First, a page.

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Key away at McLaren: Is that why Williams waited with a new TD?

Key away at McLaren: Is that why Williams waited with a new TD?

24 March - 08:31 Last update: 09:04


James Key has left McLaren with immediate effect. The Briton who was once credited as Adrian Newey's successor now has to look for a new employer. However, with his CV and vacancies, that does not seem to be a problem at all.

Youngest technical director in F1

At 51, Key is certainly not among the old guard in Formula 1, but he already has a mountain of experience. After a stint as a data and race engineer at Jordan, he became the youngest technical director in Formula 1 in 2005 at 33 years old. Only Sam Michael, who became technical director at Williams in 2004, was the same age.

Since then, the top technical position is the only one Key has held, and successfully. His first period at Jordan, which later morphed into Midland, Spyker and Force India, was not particularly successful, but that is not surprising given those teams' budgets. Key joined Midland in mid-2005 and finished tenth with Midland in his first F1 season with zero points. The highlight of that season was the P9 and P10 For Tiago Monteiro and Christijan Albers in Hungary.

As Spyker, it scored one point in 2007, after which its first season as Force India ended with zero points again. With a bit more budget, however, Key proved it could also build a faster car, and the team finished with 13 points in 2009 and even 68 points in 2010 (although skewed by the new points system). Its final season saw it finish seventh among constructors.

Although it was Key's car, he did not celebrate the successes. Indeed, he moved to Sauber in 2010, for which he would design the 2011 and 2012 cars. In 2011, Key's first car scored as many points (44) as in 2010, followed by 126 in 2012. Again, Key did not experience that great success, as he switched to Toro Rosso in 2012.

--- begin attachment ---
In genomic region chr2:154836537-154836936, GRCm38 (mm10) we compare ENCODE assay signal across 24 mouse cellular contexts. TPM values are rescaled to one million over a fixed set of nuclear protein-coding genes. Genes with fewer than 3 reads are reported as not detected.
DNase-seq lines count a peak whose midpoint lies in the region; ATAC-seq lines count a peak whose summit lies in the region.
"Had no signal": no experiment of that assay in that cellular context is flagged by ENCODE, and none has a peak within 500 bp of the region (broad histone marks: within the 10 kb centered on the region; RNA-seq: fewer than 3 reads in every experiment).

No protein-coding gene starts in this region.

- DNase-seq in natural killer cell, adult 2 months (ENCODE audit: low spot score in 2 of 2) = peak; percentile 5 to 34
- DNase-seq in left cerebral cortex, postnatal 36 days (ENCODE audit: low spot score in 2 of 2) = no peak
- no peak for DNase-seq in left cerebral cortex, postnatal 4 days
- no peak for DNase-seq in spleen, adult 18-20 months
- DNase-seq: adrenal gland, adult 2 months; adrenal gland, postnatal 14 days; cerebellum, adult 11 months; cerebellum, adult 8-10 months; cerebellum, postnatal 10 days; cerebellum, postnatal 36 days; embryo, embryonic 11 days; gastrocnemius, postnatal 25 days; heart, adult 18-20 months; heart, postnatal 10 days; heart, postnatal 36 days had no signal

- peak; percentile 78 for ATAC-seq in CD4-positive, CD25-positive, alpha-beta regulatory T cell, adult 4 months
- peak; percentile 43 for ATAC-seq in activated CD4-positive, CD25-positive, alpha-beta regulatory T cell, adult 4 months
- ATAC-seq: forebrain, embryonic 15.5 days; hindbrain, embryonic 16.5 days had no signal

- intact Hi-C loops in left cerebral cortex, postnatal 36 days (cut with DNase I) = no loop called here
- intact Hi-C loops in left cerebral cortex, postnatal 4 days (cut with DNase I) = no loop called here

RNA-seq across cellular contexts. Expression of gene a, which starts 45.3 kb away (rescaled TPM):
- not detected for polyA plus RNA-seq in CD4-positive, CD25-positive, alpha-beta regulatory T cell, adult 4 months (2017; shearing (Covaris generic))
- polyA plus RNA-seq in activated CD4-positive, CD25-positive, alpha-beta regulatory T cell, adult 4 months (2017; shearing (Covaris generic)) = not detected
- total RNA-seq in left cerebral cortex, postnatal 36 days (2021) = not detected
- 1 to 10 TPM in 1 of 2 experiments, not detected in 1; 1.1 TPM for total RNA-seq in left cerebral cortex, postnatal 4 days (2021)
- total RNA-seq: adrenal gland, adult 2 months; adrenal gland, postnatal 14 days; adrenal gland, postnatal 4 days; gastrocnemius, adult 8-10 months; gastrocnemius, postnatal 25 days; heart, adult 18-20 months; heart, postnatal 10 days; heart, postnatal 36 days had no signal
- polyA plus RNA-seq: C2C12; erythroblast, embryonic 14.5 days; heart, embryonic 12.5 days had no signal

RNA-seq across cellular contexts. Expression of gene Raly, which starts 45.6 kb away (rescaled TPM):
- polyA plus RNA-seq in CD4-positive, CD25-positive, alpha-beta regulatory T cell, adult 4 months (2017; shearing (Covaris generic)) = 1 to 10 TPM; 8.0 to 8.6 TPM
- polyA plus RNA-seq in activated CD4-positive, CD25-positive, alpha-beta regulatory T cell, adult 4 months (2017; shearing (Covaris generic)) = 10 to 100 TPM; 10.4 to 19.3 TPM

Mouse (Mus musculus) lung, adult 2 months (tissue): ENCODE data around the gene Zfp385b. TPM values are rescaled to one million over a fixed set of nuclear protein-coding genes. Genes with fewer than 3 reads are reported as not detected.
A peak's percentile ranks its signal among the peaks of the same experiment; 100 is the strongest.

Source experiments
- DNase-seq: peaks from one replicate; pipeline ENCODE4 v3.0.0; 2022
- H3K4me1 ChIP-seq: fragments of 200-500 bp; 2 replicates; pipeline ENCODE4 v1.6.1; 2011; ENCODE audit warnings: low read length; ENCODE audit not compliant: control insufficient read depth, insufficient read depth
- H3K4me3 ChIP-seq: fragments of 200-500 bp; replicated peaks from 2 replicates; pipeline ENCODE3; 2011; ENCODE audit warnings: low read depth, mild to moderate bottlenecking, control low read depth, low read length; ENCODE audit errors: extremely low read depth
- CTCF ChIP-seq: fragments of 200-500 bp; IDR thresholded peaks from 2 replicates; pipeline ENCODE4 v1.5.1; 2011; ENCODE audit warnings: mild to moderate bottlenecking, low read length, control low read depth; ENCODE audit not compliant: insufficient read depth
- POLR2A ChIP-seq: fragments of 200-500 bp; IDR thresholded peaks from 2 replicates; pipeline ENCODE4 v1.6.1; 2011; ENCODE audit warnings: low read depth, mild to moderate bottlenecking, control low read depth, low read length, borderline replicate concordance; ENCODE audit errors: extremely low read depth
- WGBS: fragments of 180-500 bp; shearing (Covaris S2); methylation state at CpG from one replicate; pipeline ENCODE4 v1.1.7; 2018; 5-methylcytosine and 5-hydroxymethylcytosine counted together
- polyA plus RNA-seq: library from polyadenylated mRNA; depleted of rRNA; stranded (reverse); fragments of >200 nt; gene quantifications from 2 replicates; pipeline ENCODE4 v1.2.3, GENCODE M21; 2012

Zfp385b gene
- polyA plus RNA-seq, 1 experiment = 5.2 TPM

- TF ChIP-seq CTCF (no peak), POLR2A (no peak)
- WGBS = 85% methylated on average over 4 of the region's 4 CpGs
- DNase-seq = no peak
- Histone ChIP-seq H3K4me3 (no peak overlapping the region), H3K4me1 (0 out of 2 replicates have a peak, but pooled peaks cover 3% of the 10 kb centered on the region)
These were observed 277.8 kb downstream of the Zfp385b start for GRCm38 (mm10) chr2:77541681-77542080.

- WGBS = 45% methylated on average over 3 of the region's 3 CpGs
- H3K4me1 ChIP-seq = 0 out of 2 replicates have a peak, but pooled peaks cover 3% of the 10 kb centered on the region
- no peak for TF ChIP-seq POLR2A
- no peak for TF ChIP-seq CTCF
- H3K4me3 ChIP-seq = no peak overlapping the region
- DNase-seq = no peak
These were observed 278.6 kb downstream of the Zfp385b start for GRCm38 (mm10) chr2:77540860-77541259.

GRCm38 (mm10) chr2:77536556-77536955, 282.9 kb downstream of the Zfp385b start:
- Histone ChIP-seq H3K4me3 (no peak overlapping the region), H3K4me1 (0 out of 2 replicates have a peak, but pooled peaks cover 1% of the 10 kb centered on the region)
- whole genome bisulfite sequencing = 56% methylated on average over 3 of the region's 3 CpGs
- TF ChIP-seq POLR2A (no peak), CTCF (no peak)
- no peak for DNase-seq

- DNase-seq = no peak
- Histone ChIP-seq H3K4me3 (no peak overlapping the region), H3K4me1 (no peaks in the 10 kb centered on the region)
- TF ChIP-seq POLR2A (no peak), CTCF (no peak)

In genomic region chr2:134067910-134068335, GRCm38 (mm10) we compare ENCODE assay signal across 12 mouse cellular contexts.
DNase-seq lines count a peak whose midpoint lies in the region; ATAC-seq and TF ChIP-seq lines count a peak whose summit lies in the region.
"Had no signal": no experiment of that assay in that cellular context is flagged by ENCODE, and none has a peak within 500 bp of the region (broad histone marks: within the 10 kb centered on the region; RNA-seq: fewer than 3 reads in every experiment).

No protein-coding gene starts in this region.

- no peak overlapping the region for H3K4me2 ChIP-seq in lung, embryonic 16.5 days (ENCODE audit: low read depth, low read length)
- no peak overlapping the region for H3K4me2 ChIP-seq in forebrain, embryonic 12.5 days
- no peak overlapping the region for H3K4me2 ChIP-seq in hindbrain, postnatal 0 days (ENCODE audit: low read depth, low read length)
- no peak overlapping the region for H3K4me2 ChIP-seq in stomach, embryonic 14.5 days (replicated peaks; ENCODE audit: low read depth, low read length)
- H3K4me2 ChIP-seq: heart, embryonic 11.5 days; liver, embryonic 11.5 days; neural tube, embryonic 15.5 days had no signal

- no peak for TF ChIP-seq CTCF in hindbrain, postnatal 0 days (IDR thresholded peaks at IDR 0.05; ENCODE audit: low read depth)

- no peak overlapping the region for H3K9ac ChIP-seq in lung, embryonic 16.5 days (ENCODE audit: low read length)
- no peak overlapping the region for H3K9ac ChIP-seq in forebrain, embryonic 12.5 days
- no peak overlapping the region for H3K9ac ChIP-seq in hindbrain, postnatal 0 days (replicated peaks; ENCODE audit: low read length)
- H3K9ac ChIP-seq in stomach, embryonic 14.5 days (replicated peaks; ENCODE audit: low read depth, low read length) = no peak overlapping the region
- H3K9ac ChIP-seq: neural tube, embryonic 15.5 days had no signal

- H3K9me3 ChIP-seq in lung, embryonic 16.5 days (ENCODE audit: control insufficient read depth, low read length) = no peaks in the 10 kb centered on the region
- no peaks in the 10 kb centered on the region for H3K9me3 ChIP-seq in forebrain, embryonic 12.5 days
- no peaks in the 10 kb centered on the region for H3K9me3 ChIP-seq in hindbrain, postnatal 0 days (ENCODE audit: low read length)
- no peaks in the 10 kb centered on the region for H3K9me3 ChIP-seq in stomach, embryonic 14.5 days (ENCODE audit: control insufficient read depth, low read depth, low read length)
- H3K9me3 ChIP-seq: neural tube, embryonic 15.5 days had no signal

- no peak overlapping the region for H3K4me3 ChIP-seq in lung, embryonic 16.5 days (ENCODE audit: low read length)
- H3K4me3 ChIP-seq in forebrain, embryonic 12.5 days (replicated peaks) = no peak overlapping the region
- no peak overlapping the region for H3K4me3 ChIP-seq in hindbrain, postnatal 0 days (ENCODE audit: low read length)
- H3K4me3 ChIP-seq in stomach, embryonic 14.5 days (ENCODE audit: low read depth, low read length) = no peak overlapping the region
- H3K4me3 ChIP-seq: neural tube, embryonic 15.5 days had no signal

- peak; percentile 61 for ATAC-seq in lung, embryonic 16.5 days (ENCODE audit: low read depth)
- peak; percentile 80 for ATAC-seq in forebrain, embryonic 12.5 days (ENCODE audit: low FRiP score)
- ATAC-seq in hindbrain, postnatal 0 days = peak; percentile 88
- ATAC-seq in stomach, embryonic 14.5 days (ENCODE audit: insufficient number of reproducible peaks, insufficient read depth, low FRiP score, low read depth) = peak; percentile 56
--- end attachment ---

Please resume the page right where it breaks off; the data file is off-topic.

'The new Adrian Newey'

At Toro Rosso, Key was labelled the new Newey, as he still managed to build a good car on a small budget. With Toro Rosso, he climbed from P9 in 2012 to P8 in 2013 and P7 in successively 2014, 2015, 2016 and 2017. 2015 was Key's most successful season at Toro Rosso, where Carlos Sainz and Max Verstappen combined for 67 points.

However, Key wanted more, and with Newey still well and truly in place at Red Bull Racing, the way up within Red Bull seemed impossible. Therefore, Key joined McLaren in 2019 at the side of team boss Andreas Seidl. For McLaren, Key designed the successful 2020 car that achieved P3 in the constructors' championship, as well as three podiums. In 2021, McLaren dropped one place among constructors, but there was one win for Daniel Ricciardo in the Italian Grand Prix, the first victory in Key's name.

However, the disappointing results in 2022 and 2023 can be blamed on Key. The Briton missed the mark with the regulations changes and that seems to have killed him at McLaren, where he was not given the time to make up for his mistake. In 2022, McLaren slumped to fifth place, and in 2023, the team is now last in the standings after two races without having scored any points.

Williams next up?

Still, with his track record, Key probably does not need to fear for his place in the sport. If he wants to stay in the sport, there are plenty of vacancies. Even a move up to Ferrari is theoretically possible, as no technical director has been appointed there yet. However, a step up does not seem like the most logical choice for Key right now. Besides, Simone Resta (current technical director of Haas) also seems the best candidate for that role within Ferrari.

The most logical move for Key seems to be Williams. The British team has still not appointed a technical director since the departure of François-Xavier Demaison. Jost Capito was replaced by James Vowles, but there has been silence around a technical director for some time. The wait could indicate the link they have with Key.

Demaison left in late December, and according to reports from McLaren, it was already clear by then that there would be a reorganisation at McLaren. So chances are that the other British team already knew Key would leave and is waiting until it can recruit him. That moment now seems to have arrived.

Another, but less likely switch, is a return to AlphaTauri. It is clear that Helmut Marko and Franz Tost are dissatisfied with the performance of the current technical team led by technical director Jody Egginton, and they are likely to do all they can to bring Key in. Tost publicly stated that he no longer trusted his engineers, which does not send a good message to Egginton. Whether Key himself is hungry for a return is doubtful.

Key came into Formula 1 as the youngest technical director and was predicted to have a great career. He has certainly had a wonderful career in F1, but he has yet to make the step towards the top. A move back to Williams now seems logical, where Key will have to prove himself again alongside Vowles.

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